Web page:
Actually, this is far from the truth. I am an HIV-positive individual and based on the fact that my HIV was detected early and also that I started on HIV medications within the first year of contracting it my lifespan has been extended to the point where I will most likely live a full life. Before contracting HIV I thought it was a terrible thing to have and that I would kill myself if I ever got it. I have news for you: it is a terrible thing, but just like everything else in the world you get over it and with HIV medications having nearly NO side effects and once-to-twice daily dosing it makes life worth living.

While some may speculate on whether or not I really know what I'm talking about, I do. I am a healthcare professional. For those of you who are wondering why I didn't post this under my account, I would rather not taint Google's results with gossip for my next employer. :)

Re:bravo (4, Insightful)

The FNP (1177715) | more than 5 years ago | (#26721975)

Actually, I figure this is exactly why /. has ACs. We put up with nearly every other AC troll post so that occasionally we can read 'Confessions of a HIV+ Slashdotter'. I don't need to know your identity to read your anecdote. Also, I respect your right to privacy and AC posting more in this case than if you were merely stating a preference for Windows over Linux.

Re:bravo (0)

Anonymous Coward | more than 5 years ago | (#26721455)

While strives have been made in conception, its still a death sentence. Modern science can keep you alive longer, but they can't prevent the inevitable.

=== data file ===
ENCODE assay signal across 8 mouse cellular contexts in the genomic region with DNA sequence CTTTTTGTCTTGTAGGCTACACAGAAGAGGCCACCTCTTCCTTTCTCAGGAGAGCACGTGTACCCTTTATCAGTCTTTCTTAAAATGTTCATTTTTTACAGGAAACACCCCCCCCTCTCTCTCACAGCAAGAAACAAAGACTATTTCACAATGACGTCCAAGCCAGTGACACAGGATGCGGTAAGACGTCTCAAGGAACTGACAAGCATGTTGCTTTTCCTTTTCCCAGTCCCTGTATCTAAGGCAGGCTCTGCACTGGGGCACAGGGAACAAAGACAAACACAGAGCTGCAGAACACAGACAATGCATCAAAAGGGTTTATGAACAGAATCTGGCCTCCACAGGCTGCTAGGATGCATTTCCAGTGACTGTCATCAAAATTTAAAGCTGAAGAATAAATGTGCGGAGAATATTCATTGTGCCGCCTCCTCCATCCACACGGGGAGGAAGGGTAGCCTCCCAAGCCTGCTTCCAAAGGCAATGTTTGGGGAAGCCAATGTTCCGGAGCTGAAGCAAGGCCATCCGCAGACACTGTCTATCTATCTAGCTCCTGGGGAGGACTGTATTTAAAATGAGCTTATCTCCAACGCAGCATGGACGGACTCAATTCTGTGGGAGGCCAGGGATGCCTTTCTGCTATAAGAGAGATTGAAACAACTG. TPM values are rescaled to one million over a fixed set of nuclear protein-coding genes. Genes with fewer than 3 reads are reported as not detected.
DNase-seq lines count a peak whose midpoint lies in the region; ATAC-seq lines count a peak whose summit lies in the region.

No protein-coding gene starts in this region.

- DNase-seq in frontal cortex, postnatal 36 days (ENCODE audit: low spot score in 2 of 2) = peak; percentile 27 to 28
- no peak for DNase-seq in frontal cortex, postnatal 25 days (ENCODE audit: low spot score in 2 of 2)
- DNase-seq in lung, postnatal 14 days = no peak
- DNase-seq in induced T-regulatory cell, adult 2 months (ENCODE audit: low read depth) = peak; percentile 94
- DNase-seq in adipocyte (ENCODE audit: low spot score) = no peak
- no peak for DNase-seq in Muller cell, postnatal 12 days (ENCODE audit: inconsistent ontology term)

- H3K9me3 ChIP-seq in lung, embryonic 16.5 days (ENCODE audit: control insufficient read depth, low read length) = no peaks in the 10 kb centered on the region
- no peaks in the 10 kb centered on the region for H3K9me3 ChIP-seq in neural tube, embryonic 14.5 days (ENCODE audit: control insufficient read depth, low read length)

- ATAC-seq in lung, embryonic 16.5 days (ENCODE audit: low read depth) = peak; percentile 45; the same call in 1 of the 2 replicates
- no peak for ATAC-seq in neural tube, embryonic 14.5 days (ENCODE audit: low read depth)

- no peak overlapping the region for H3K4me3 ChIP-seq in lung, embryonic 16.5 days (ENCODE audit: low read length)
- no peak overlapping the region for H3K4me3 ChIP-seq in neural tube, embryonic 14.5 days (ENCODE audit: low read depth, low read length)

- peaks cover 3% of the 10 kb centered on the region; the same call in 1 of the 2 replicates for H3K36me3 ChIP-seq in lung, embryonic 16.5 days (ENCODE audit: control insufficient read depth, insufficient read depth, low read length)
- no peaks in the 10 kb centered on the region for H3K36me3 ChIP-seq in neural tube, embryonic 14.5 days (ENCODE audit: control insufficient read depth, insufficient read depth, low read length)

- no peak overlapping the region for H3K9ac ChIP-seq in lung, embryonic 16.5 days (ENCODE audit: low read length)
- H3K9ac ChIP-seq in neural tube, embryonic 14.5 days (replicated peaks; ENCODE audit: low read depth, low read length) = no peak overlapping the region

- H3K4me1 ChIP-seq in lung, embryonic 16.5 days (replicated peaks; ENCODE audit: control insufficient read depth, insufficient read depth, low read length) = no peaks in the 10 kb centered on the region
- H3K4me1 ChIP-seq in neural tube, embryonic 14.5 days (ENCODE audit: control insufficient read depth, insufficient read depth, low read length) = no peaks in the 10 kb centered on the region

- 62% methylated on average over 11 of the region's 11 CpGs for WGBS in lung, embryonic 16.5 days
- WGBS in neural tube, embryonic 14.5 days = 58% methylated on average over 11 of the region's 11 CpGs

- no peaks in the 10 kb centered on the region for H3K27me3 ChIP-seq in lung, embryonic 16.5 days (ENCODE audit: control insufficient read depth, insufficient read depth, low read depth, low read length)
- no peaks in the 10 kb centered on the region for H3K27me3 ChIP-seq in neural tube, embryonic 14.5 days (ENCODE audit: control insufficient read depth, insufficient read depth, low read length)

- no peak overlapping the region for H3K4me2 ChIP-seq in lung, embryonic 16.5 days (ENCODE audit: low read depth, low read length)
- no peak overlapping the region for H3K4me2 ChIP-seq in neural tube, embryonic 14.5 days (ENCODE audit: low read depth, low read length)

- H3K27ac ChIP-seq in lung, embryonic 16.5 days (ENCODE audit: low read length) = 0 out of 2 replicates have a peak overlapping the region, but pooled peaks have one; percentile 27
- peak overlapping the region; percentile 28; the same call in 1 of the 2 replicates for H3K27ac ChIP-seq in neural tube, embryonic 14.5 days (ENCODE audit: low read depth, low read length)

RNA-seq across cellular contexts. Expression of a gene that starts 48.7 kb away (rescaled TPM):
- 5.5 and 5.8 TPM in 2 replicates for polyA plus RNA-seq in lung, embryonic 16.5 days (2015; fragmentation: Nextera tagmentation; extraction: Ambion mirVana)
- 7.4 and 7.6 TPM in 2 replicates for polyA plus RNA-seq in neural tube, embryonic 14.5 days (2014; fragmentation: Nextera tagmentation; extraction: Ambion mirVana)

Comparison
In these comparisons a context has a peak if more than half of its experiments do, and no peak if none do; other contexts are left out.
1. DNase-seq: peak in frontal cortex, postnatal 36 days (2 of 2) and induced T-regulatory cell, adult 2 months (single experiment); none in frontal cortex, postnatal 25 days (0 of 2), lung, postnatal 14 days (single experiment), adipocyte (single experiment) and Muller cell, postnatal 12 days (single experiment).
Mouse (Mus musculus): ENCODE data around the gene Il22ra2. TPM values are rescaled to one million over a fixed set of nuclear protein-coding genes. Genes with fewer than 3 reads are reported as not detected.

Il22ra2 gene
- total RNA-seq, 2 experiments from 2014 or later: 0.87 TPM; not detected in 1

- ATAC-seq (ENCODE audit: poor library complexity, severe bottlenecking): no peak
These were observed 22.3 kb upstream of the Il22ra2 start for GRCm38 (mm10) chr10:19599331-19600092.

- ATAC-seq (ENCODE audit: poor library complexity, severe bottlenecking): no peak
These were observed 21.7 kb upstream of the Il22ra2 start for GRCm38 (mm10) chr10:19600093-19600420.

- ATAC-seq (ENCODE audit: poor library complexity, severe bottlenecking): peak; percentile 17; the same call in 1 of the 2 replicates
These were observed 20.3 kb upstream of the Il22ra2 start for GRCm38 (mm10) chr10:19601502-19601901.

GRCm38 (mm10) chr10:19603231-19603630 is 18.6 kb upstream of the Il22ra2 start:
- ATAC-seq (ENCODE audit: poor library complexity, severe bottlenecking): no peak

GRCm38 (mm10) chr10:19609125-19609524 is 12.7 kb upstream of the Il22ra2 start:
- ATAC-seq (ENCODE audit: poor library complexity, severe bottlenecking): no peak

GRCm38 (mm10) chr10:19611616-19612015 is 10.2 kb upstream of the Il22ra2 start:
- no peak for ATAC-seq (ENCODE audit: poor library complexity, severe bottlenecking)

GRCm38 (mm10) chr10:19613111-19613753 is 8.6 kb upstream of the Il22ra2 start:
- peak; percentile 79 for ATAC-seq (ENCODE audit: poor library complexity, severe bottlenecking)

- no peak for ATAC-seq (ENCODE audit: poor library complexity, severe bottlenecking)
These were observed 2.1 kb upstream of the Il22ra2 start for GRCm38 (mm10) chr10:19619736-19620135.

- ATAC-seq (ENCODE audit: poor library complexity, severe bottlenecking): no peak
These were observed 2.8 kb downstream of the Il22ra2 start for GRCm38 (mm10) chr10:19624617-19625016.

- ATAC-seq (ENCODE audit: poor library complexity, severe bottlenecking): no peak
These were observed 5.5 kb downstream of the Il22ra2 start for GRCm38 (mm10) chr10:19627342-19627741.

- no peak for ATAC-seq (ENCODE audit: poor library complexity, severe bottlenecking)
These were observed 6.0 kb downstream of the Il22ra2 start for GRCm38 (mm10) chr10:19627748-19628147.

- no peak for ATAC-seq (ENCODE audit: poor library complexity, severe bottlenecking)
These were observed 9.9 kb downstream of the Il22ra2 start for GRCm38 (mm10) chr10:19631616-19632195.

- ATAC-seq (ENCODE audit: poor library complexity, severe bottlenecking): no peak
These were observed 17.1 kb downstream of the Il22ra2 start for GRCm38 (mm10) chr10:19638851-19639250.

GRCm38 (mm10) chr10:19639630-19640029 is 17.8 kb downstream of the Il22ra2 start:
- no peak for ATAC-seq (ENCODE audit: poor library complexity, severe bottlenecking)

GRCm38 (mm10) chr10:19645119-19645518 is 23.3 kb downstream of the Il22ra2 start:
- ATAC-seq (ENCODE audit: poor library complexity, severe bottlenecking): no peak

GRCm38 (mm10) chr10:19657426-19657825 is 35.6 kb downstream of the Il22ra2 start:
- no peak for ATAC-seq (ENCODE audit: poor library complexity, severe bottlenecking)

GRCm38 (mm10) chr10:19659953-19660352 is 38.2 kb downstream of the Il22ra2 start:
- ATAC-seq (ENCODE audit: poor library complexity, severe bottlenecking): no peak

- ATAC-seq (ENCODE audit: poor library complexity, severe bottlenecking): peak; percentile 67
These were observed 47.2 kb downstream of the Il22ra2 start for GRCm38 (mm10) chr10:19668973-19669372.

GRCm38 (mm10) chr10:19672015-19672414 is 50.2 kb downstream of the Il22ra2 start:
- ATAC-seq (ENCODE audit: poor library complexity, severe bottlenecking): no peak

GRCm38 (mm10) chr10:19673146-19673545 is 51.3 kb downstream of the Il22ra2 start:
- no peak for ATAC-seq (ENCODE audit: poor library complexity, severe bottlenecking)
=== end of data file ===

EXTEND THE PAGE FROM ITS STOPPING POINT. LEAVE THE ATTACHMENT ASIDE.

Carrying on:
M-x genotype-mode (5, Funny)

Anonymous Coward | more than 5 years ago | (#26721231)

You *know* there's going to be an Emacs mode for gene editing.

Re:M-x genotype-mode (1, Funny)

Anonymous Coward | more than 5 years ago | (#26721379)

Screw it, I'll just use Genepad.

Gene editing? (1, Redundant)

TFer_Atvar (857303) | more than 5 years ago | (#26721247)

I'm (pretty) sure it's not like it sounds, but the idea of gene editing immediately conjures up something like a gene Wikipedia in 50 years or something, and that's terrifying and hilarious at the same time.

Potential Failure RIsks: (5, Informative)

LonghornXtreme (954562) | more than 5 years ago | (#26721341)

There are 3 big risks / problems I see with this approach:

#1: The modified T-Cells attack the host after they are reintroduced. Think of it like auto-immune disease or transplanted-organ rejection. This could cause effects ranging from a mild food allergy to death. Anyone know how much damage 10 billion rogue T-cells could do? I sure don't; however, I do know that they aren't a straight 1 T-Cell used up for each 1 antigen.

#2: Unmodified T-cells attack the modified T-Cells because the surface of the modified T-Cells (i.e. the CCR5 protein) could possibly trigger an immune response. This would render the modified T-Cells kind of pointless. Seems like this would have better chance of working on patients with full blown AIDS rather than merely HIV+.

3: Modified T-Cells survive and are unaffected by HIV; however, these surviving modified T-Cells are just clones of the one original T-Cell that the lab modified. So in essence, you have injected the test subject with 10 billion of the same T-Cell. Unless the doctors have a way of massaging the genes on a representative sample of T-Cells, then this is kind of useless to the patient. What good are 10 billion T-Cells if they are each only good for tagging one antigen? Meaning, that the 10 billion T cells could only respond to a single stimulus, i.e. they could all only fight one strain of the common cold, but not anything else.

Disclaimer: I have a BA in bio from a public ivy; however, my GPA wasn't that great, and I didn't pursue a career in the field. I very well could be overlooking something substantial in immunology etc.

Re:Potential Failure RIsks: (2, Informative)

10101001 10101001 (732688) | more than 5 years ago | (#26721475)